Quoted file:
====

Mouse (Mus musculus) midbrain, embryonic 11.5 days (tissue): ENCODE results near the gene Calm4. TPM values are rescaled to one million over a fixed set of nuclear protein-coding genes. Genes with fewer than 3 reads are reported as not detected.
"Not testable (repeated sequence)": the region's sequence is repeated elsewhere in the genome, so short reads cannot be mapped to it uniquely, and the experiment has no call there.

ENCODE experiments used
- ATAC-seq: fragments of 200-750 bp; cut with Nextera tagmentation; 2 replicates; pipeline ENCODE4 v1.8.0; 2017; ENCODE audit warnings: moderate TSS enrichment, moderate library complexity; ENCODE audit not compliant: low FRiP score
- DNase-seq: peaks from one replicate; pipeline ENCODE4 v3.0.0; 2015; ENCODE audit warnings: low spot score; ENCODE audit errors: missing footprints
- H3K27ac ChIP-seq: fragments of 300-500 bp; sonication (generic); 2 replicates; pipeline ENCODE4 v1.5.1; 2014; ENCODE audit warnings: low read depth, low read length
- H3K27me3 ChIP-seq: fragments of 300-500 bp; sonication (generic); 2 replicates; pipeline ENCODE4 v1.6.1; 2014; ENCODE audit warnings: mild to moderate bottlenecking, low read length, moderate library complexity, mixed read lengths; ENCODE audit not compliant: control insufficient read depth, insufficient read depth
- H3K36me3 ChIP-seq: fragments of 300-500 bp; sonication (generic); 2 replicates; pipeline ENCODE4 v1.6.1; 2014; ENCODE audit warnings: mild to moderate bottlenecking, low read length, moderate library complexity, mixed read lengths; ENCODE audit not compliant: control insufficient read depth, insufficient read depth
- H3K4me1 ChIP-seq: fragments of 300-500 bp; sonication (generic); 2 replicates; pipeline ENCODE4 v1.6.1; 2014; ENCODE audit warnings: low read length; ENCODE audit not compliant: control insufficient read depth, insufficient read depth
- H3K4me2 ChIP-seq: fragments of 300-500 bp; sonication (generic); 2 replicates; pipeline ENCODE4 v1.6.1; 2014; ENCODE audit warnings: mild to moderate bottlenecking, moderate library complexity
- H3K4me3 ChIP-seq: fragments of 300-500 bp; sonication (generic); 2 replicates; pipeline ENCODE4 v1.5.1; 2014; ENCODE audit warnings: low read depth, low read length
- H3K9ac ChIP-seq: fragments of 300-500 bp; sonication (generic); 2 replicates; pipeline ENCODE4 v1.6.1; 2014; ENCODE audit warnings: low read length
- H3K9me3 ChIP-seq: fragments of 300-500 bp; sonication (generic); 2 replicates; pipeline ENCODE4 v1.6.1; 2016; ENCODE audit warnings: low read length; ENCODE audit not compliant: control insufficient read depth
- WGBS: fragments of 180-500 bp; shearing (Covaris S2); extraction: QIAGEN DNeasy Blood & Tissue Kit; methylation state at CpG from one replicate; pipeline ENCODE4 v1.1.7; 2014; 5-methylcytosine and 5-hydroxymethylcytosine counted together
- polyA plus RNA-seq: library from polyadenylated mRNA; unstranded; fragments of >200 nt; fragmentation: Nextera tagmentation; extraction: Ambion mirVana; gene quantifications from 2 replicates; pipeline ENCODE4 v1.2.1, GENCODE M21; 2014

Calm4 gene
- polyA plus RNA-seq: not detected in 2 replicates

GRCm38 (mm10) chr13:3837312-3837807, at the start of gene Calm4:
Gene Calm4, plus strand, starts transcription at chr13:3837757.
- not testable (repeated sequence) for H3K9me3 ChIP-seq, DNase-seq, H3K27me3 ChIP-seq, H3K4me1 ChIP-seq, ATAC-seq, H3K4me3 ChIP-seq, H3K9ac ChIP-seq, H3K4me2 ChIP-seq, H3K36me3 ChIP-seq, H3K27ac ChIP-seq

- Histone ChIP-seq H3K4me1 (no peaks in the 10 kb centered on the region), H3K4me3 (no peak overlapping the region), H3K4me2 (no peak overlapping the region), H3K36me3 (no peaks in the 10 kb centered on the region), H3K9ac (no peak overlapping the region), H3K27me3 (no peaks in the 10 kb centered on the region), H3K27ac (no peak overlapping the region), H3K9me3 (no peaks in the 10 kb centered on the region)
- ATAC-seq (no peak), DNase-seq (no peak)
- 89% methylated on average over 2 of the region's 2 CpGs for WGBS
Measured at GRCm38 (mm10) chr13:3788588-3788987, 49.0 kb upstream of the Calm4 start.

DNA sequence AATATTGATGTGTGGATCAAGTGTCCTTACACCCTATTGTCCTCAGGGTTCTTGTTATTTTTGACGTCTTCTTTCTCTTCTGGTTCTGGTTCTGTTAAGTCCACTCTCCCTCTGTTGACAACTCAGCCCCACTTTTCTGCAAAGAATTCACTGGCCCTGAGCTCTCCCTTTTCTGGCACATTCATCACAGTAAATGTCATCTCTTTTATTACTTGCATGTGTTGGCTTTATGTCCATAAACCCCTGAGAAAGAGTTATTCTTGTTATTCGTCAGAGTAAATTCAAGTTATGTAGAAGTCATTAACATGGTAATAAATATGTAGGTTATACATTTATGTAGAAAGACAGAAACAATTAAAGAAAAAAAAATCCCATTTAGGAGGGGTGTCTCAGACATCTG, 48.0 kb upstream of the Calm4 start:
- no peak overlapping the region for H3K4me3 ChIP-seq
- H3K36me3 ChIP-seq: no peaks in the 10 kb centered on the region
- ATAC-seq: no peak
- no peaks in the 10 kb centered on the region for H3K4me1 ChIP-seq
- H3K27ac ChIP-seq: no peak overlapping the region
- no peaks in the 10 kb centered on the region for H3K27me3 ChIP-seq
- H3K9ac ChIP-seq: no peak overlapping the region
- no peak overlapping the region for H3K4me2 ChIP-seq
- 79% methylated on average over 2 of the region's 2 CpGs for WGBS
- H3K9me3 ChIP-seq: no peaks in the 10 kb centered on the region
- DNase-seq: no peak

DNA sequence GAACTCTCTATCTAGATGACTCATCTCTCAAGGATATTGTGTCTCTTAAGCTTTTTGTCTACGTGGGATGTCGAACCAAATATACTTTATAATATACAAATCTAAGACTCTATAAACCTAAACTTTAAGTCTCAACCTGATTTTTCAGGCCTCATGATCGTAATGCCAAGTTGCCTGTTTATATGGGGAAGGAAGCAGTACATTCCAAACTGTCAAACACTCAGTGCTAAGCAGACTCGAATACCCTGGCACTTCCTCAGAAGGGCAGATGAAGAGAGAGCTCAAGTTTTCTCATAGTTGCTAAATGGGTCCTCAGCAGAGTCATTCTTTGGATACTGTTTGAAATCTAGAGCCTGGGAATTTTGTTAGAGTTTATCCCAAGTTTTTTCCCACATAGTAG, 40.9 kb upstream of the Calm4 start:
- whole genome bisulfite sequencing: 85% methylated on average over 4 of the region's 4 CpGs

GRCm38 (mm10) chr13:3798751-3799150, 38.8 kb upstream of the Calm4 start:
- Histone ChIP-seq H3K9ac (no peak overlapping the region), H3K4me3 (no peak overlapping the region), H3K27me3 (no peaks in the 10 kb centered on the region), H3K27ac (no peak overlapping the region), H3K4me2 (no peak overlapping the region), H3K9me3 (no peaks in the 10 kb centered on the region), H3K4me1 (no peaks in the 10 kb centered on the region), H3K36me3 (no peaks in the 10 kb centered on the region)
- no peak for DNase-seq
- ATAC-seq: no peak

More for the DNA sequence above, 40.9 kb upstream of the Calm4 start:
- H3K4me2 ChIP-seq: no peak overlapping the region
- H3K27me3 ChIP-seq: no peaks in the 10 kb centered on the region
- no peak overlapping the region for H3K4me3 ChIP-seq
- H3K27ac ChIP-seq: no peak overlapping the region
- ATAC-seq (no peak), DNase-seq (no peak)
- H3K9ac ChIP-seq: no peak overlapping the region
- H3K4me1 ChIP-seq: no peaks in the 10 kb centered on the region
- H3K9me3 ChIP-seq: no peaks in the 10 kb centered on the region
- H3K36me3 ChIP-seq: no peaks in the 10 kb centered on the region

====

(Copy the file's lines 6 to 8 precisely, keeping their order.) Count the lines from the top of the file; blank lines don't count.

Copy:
- H3K27ac ChIP-seq: fragments of 300-500 bp; sonication (generic); 2 replicates; pipeline ENCODE4 v1.5.1; 2014; ENCODE audit warnings: low read depth, low read length
- H3K27me3 ChIP-seq: fragments of 300-500 bp; sonication (generic); 2 replicates; pipeline ENCODE4 v1.6.1; 2014; ENCODE audit warnings: mild to moderate bottlenecking, low read length, moderate library complexity, mixed read lengths; ENCODE audit not compliant: control insufficient read depth, insufficient read depth
- H3K36me3 ChIP-seq: fragments of 300-500 bp; sonication (generic); 2 replicates; pipeline ENCODE4 v1.6.1; 2014; ENCODE audit warnings: mild to moderate bottlenecking, low read length, moderate library complexity, mixed read lengths; ENCODE audit not compliant: control insufficient read depth, insufficient read depth